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The Emacs command `C-x 4 a' adds a new entry to the change log file
for the file you are editing (`add-change-log-entry-other-window').
A change log file contains a chronological record of when and why you
have changed a program, consisting of a sequence of entries describing
individual changes. Normally it is kept in a file called `ChangeLog'
in the same directory as the file you are editing, or one of its parent
directories. A single `ChangeLog' file can record changes for all the
files in its directory and all its subdirectories.
A change log entry starts with a header line that contains your name
and the current date. Aside from these header lines, every line in the
change log starts with a space or a tab. The bulk of the entry consists
of "items", each of which starts with a line starting with whitespace
and a star. Here are two entries, each with two items:
Wed May 5 14:11:45 1993 Richard Stallman (firstname.lastname@example.org)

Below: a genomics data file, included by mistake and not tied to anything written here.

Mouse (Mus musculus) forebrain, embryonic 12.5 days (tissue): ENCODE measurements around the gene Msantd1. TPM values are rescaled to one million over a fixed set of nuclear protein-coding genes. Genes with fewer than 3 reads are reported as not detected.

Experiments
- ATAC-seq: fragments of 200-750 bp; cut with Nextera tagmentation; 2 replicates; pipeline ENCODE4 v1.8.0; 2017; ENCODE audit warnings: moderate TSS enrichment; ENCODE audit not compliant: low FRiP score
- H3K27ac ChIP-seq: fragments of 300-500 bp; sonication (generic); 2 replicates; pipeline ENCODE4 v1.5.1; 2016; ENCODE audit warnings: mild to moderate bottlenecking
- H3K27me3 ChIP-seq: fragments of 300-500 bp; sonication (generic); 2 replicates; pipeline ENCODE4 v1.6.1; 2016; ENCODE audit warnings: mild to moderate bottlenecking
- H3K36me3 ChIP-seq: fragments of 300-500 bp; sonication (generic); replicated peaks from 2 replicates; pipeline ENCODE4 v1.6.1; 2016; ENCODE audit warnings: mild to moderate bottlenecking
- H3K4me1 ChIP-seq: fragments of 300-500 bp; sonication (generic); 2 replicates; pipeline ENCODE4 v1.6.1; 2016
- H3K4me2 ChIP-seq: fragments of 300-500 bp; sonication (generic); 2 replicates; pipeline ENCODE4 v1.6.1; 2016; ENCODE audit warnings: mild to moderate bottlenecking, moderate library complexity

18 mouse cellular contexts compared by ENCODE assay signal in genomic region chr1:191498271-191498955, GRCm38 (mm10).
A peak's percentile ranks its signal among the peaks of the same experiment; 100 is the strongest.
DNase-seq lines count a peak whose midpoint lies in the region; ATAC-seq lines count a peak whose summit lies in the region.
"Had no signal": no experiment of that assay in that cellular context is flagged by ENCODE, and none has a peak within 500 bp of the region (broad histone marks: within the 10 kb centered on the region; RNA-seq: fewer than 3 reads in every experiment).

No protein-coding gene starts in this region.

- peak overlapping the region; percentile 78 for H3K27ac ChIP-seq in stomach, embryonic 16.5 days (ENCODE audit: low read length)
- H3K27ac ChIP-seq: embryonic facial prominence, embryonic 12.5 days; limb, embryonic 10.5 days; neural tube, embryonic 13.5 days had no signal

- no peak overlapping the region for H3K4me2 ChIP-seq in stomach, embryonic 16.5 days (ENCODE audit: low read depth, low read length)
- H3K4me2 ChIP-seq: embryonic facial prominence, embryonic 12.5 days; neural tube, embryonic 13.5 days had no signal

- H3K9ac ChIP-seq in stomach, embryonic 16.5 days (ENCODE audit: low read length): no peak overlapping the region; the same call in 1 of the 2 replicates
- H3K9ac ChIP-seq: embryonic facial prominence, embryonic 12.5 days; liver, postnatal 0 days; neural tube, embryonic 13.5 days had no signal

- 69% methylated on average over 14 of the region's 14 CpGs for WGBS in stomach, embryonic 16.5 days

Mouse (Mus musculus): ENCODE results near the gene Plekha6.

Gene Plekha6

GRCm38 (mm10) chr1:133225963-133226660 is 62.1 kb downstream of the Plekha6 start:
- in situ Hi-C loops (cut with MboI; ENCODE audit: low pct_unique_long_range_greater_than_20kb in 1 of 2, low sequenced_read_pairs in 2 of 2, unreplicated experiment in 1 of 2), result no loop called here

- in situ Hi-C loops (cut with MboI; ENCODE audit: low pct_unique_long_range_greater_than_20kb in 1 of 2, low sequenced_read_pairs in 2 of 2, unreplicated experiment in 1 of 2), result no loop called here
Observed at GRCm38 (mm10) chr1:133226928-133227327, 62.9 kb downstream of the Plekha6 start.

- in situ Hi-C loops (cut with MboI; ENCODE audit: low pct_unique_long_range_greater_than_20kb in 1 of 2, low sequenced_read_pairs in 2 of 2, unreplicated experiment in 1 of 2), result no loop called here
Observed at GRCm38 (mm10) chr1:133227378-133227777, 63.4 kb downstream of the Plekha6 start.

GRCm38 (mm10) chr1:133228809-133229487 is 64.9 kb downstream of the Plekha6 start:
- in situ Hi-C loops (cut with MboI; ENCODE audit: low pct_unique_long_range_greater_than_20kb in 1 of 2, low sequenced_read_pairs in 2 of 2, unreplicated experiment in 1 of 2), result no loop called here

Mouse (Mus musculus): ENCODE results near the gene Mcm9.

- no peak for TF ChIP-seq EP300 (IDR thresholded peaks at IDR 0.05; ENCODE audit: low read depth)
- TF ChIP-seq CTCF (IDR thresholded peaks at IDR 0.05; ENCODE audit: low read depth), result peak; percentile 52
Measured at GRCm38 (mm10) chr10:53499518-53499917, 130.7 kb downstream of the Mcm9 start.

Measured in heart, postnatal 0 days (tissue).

* man.el: Rename functions and variables `man-*' to `Man-*'.
(manual-entry): Make prompt string clearer.
* simple.el (blink-matching-paren-distance): Change default to 12,000.
Tue May 4 12:42:19 1993 Richard Stallman (email@example.com)
* vc.el (minor-mode-map-alist): Don't use it if it's void.
(vc-cancel-version): Doc fix.
One entry can describe several changes; each change should have its
own item. Normally there should be a blank line between items. When
items are related (parts of the same change, in different places), group
them by leaving no blank line between them. The second entry above
contains two items grouped in this way.
`C-x 4 a' visits the change log file and creates a new entry unless
the most recent entry is for today's date and your name. It also
creates a new item for the current file. For many languages, it can
even guess the name of the function or other object that was changed.
The change log file is visited in Change Log mode. Each bunch of
grouped items counts as one paragraph, and each entry is considered a
page. This facilitates editing the entries. LFD and auto-fill indent
each new line like the previous line; this is convenient for entering
the contents of an entry.
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